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We Analyse Faf As Both A Captain And Batsman

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16 May 2019, by: Jonhenry Wilson


The 2019 World Cup is an appropriate juncture to genuinely judge Faf du Plessis’ Proteas career as a captain and batsman.

Du Plessis has publicly stated ambition to graduate from good to great – and requires the rigour and demand of this winter’s global showpiece in the United Kingdom to truly test whether intangible worth can translate to material results.

Expectation will eventually insist du Plessis better the ODI records of AB de Villiers, Graeme Smith, Shaun Pollock and Hansie Cronje, but the short- to medium-term requires at least World Cup victory, which all predecessors were unable to achieve.

To do this, like Smith, de Villiers and others, du Plessis will have to deliver important victories necessitated by large sums of runs – and therein lies the dual challenge. Batsmen who become captain are either inhibited or empowered by the elevation. Hashim Amla’s brief stint as ODI captain between August 2014 and July 2015 is an example of the limitations. Amla’s average as captain paled in comparison to a blossoming career aggregate at the time. Du Plessis, though, has been entitled by the promotion – and averages almost a dozen runs more as captain than not.

South Africa have won more than 80 percent of the 30 ODIs in which du Plessis has been captain. Early numbers, indeed, but du Plessis’ record is shaping to beat the 73.7, 66.5, 64.2 and 60.1 enjoyed by Cronje, Pollock, Smith and the de Villiers over 138, 92, 149 and 103 ODIs in charge, respectively.

Du Plessis’ key contributions to the Chennai Super Kings’ 2019 Indian Premier League campaign, too, were reminders of the importance of cool, calm and collection under tremendous pressure. A franchise struggling to negotiate the waning form of Shane Watson needed someone else to deliver on cue. Du Plessis characteristically obliged – and will need to do the same for the Proteas in the United Kingdom, especially if Amla’s struggles and the fragility of the middle order need offsetting.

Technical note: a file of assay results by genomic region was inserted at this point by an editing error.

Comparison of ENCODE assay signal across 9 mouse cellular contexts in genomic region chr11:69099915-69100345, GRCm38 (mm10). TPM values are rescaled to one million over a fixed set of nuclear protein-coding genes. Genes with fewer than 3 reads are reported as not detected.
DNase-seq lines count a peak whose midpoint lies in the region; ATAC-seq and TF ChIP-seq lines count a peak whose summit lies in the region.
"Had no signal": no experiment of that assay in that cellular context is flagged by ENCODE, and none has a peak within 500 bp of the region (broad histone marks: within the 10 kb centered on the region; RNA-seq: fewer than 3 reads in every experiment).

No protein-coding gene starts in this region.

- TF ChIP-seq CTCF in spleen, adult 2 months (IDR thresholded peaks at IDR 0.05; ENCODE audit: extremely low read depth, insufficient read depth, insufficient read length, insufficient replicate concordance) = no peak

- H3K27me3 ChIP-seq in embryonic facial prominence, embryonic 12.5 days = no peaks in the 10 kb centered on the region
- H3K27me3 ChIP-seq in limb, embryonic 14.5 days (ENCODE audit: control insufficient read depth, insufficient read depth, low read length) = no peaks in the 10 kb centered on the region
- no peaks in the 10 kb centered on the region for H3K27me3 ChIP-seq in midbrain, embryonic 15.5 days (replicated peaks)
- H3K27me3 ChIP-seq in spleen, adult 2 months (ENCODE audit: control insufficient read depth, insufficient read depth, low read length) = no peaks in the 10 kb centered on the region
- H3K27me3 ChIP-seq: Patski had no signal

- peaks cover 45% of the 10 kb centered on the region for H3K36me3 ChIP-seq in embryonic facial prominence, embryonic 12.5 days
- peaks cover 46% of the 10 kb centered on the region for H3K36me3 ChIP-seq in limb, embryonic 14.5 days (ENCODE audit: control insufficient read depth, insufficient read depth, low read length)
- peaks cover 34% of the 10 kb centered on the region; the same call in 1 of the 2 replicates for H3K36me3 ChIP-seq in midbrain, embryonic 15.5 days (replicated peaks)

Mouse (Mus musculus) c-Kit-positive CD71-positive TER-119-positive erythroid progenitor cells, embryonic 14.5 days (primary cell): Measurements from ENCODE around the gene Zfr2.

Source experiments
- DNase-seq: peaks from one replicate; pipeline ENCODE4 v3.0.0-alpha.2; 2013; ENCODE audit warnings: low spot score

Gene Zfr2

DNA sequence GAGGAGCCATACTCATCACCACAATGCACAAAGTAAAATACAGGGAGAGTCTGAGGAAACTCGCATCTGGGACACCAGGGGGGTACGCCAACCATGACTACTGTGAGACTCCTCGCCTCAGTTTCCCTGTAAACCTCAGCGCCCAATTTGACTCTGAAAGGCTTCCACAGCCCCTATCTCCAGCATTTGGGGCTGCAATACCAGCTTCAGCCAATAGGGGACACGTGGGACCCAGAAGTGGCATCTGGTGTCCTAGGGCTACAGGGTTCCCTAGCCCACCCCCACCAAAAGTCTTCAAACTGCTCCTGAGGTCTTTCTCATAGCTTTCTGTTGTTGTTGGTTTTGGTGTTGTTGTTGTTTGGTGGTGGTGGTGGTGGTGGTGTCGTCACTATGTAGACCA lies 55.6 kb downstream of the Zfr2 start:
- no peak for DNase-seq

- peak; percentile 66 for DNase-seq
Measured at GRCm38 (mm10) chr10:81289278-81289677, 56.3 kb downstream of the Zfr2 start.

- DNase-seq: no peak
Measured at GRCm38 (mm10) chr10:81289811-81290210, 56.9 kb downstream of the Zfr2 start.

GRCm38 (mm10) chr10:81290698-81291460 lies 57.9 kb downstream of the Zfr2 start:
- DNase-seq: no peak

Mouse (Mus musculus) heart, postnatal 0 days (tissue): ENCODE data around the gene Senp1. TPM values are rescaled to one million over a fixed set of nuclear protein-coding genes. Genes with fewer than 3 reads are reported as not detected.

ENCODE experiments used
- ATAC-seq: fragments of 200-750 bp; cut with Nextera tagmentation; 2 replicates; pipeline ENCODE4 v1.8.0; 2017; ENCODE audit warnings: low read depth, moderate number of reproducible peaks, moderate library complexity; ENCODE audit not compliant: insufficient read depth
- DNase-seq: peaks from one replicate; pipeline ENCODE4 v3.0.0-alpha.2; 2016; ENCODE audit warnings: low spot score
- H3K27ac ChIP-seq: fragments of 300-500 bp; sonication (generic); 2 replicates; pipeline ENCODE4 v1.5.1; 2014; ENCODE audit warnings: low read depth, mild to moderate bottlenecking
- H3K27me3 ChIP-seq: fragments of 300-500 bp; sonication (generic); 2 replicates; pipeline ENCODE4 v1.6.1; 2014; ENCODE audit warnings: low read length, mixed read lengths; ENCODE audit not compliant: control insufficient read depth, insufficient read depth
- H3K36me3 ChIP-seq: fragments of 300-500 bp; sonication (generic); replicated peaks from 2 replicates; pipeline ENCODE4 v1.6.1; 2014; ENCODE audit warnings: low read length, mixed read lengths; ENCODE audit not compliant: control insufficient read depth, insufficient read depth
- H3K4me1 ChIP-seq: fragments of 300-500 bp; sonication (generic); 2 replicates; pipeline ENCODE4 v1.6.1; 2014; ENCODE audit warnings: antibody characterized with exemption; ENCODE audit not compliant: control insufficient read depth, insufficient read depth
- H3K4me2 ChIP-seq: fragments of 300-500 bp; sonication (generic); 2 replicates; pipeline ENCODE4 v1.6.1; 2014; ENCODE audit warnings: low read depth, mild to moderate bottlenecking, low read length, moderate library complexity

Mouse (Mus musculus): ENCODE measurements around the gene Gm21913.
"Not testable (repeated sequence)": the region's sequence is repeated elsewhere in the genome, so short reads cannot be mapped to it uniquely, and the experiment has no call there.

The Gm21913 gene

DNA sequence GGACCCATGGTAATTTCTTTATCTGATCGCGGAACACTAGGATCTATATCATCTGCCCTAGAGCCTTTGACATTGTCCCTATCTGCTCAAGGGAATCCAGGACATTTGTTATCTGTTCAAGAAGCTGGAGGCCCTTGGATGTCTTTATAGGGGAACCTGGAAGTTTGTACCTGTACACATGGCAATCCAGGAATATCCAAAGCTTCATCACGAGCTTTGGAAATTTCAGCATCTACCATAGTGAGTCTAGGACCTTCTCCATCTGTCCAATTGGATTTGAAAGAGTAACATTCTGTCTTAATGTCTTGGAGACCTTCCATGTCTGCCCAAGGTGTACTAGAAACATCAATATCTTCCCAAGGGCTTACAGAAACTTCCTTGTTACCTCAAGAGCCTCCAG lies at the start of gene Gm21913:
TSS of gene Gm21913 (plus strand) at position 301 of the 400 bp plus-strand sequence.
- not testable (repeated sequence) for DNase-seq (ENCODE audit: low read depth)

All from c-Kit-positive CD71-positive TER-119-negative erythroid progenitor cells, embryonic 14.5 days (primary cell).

Du Plessis will have plenty of opportunity to perform well in England. The Proteas currently occupy third position in the International Cricket Council’s rankings for ODI teams. They are flanked by England, India, New Zealand and Australia, who are placed first, second, fourth and fifth, respectively. He averages almost 60 against the Indians and well over 50 against the Aussies in ODI cricket, but less than 28 versus the English. The tournament opener against the Eoin Morgan’s men at The Oval in London, then, is an opportunity for du Plessis to right the wrongs – and make an early statement against the favourites.

South African batsman haven’t really collected any particularly memorable and big innings at World Cups. Even a quiet 70 or 80 against the English would put du Plessis among the the 162 not out struck by de Villiers against the West Indies in Sydney four years ago – or the 143 managed by Herschelle Gibbs versus New Zealand in Johannesburg more than a decade prior. While the size of the innings will be contextualised by the scores of the contest, the significance of succeeding over England as a batsman and captain will underpin all.

“England are the favourites. Everyone is talking about them as the favourites at the moment. I recall James Anderson said a while back that England will have to do something terrible not to win the World Cup. Playing the tournament favourites, in England, in the first game – we have nothing to lose really. If we have a good outcome, that puts pressure on England for the rest of the tournament and we can relax a little bit perhaps,” said Proteas head coach at this week’s pre-World Cup departure media conference.

While talk of ‘having nothing to lose’ against England and ‘perhaps relaxing a little bit’ if victorious doesn’t really inspire confidence, Gibson ultimately needs du Plessis and the rest of the squad to walk the talk, regardless of the result at The Oval. Failing that, new and old fans alike might have to weather similar disappointment encountered during seven other premature World Cup exits.

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